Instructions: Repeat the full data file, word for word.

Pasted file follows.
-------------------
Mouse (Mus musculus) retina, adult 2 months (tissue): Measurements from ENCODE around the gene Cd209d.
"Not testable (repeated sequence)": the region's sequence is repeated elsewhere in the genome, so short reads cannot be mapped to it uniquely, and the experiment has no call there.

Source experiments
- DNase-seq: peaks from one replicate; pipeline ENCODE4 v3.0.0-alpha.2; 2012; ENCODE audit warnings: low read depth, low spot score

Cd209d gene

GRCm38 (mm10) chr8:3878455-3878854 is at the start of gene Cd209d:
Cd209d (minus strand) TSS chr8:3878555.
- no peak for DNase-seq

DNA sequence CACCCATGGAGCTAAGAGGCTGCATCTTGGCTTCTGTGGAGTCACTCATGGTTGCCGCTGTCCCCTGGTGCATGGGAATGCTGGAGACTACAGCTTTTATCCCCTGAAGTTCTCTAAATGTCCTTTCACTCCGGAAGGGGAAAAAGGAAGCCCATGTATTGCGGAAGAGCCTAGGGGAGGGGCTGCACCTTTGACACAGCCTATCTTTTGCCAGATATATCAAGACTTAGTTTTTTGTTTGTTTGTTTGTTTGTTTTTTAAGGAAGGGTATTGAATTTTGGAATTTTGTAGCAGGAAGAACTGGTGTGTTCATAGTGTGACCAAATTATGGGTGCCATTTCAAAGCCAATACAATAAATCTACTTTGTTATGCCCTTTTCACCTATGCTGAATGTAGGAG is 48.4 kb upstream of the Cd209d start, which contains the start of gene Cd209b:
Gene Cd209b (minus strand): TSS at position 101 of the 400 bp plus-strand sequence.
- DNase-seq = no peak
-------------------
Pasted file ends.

Mouse (Mus musculus) retina, adult 2 months (tissue): Measurements from ENCODE around the gene Cd209d.
"Not testable (repeated sequence)": the region's sequence is repeated elsewhere in the genome, so short reads cannot be mapped to it uniquely, and the experiment has no call there.

Source experiments
- DNase-seq: peaks from one replicate; pipeline ENCODE4 v3.0.0-alpha.2; 2012; ENCODE audit warnings: low read depth, low spot score

Cd209d gene

GRCm38 (mm10) chr8:3878455-3878854 is at the start of gene Cd209d:
Cd209d (minus strand) TSS chr8:3878555.
- no peak for DNase-seq

DNA sequence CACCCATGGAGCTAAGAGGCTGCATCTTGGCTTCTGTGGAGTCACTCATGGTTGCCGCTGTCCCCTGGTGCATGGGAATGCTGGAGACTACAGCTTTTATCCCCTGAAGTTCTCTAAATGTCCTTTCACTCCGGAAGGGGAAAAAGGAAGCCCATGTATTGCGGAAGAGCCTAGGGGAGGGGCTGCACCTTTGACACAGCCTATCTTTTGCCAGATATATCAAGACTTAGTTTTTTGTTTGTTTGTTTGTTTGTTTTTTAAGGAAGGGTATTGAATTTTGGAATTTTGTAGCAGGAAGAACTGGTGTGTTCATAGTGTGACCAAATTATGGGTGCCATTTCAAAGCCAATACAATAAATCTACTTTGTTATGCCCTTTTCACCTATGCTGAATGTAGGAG is 48.4 kb upstream of the Cd209d start, which contains the start of gene Cd209b:
Gene Cd209b (minus strand): TSS at position 101 of the 400 bp plus-strand sequence.
- DNase-seq = no peak